Religion Column

Defending the faith

By Kris Estep | Mar 07, 2017

In Acts chapter six, we are introduced to Stephen as he is chosen by the Apostles to be one of the seven from among the church to oversee the services ministries. He is pointed out as being a man full of faith and the Holy Spirit.

By the time we get to chapter seven, Stephen has been brought before the high priest and accused of blasphemy and being a traitor to the nation of Israel because of his bold preaching and uncompromising stance on the gospel.

As he is brought before this religious council, he is asked about the truthfulness of his claims, giving Stephen an opportunity to offer an eloquent defense of the gospel that delivers the good news of Jesus.

The ability to give a defense of our faith is something that is vitally important to us as Christians. In fact, Pastor John MacArthur said, “To reach the world effectively with the gospel, believers must be able to defend their faith.”

In other words, in order to reach your spouse, your child, your neighbor, the stranger at the store, effectively with the gospel, you should be able to defend your faith.

There are far too many Christians in this world that, if you asked them what they believe, couldn’t answer you, let alone give a defense. Could this be a massive reason as to why we see such a departure from evangelism among many Christians?

If someone doesn't care enough, about what they claim to believe about God and learn to defend it, why should we think that the same person would take that information to someone who doesn’t have it?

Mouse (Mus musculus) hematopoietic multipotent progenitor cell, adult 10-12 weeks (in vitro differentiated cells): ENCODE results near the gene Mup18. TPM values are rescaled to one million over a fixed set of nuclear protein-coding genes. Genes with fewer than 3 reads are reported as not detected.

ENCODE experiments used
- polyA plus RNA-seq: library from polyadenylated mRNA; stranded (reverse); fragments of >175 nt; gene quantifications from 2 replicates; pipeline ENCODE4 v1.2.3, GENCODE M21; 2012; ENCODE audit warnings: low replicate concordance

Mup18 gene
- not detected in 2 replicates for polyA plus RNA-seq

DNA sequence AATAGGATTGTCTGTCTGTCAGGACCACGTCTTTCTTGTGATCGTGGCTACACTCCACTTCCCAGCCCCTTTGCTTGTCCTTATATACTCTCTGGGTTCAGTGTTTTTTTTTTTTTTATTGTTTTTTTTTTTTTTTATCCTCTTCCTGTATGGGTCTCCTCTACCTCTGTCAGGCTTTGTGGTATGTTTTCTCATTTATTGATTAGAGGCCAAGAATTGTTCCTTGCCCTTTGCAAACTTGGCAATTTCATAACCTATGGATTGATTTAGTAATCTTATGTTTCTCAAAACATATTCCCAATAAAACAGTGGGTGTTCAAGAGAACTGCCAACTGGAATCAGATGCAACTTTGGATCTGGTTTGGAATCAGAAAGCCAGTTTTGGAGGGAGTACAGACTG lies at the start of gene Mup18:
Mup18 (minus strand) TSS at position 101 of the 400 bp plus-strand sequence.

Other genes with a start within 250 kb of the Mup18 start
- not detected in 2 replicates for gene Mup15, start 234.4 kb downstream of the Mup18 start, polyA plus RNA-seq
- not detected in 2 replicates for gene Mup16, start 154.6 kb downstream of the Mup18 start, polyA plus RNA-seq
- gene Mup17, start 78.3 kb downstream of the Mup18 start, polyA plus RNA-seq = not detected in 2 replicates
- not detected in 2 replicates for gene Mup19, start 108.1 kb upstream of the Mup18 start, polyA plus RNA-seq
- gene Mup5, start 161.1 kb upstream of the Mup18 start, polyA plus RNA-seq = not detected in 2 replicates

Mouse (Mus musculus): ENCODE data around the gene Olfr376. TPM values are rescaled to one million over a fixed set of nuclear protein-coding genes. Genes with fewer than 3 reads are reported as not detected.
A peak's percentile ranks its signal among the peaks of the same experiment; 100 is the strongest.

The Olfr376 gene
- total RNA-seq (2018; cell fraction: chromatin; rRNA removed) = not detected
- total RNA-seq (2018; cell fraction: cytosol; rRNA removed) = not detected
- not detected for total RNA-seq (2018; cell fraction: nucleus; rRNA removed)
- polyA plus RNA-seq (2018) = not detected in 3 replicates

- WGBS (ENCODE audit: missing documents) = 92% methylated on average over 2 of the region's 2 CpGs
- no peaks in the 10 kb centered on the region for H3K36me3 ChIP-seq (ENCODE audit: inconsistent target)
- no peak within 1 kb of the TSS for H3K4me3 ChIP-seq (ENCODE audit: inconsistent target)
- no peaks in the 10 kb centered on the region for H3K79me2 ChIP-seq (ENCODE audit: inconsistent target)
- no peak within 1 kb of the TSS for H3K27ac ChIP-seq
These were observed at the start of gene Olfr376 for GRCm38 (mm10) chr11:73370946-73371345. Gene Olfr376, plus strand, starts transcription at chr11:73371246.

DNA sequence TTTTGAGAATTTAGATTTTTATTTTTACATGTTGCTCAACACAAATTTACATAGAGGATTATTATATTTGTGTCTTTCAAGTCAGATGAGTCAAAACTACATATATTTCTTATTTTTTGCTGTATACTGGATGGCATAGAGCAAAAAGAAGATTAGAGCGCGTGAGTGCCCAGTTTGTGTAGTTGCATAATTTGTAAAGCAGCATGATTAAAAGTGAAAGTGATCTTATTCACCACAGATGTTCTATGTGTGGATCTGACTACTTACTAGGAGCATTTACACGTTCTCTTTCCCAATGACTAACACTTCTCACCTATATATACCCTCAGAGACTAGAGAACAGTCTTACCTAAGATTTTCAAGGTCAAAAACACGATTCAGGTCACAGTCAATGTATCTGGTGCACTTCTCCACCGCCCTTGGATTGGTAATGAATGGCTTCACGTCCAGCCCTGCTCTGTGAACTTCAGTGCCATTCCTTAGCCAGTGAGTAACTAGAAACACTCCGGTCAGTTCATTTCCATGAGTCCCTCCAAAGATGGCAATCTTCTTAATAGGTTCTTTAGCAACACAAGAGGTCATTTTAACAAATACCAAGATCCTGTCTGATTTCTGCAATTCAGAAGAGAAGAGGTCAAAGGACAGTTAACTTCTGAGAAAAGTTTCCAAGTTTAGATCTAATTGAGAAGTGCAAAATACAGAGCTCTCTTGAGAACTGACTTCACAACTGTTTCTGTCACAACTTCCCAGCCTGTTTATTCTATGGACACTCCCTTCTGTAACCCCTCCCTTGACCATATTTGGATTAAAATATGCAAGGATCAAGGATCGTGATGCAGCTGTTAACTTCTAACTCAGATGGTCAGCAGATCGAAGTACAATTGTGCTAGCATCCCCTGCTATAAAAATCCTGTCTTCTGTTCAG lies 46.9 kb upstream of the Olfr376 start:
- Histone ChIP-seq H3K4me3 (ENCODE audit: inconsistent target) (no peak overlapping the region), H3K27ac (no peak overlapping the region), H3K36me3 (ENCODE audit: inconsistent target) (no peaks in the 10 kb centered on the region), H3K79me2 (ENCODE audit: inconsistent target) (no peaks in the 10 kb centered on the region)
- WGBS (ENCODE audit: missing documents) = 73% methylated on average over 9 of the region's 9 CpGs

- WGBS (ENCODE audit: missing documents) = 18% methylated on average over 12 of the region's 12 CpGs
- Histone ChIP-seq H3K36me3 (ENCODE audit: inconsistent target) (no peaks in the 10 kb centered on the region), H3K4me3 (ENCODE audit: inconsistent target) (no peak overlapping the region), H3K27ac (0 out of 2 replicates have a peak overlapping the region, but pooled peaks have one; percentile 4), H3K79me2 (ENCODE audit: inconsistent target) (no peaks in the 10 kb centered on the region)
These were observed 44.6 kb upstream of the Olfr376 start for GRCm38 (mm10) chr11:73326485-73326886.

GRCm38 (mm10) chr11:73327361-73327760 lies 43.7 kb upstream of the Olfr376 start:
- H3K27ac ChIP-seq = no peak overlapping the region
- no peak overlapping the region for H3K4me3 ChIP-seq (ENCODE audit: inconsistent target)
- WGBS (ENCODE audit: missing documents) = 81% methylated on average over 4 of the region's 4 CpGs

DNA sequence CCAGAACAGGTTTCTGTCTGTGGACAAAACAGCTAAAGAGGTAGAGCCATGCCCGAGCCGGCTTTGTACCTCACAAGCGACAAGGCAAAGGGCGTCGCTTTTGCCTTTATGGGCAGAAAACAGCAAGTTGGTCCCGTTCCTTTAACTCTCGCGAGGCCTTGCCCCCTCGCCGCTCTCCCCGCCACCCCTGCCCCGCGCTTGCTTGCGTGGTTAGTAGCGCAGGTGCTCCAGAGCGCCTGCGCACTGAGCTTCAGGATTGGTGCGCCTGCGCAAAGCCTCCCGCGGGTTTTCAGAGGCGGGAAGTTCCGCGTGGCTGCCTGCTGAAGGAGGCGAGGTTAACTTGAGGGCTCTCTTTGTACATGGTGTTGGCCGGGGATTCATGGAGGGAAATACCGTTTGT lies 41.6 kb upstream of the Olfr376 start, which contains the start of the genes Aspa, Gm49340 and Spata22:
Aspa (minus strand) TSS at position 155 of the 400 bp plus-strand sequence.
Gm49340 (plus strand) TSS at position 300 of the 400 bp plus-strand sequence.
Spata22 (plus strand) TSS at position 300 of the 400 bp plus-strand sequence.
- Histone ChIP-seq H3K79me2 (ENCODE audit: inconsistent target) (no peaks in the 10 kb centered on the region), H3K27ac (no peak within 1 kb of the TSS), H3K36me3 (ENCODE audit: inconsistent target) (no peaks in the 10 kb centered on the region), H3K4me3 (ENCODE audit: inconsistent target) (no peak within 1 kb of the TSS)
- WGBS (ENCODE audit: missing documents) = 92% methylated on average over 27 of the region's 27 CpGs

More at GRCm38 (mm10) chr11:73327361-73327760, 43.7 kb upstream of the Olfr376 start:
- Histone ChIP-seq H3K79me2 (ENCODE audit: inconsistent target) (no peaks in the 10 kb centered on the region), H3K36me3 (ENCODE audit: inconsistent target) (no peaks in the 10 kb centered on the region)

In a very real sense, our love of the gospel can be seen in our desire — or lack of desire — to study God’s word with a passion to know it intimately.
The word used in reference to a study of the defense of the faith is apologetics. Apologetics comes from the Greek word “apologia,” which means “a speech in defense of something.”

But why is a defense of the faith important? Foremost of all is the command that we find in so many places in Scripture that call us to be able to do so.

In 1 Peter 3:15, Peter writes, “But sanctify the Lord God in your hearts: and be ready always to give an answer to every man that asketh you a reason of the hope that is in you with meekness and fear.”

And when Paul writes to Titus and he tells him, “Holding fast the faithful word as he hath been taught, that he may be able by sound doctrine both to exhort and to convince the gainsayers.” (Titus 1:9)

So we see the purpose of being able to offer a firm defense of our faith is at least threefold — to give a testimony of the work of God in our lives; to exhort believers in their faith; and to convince those who oppose the truth of Scripture.

Kris Estep is the pastor of Barberville Baptist Church in Waynesville.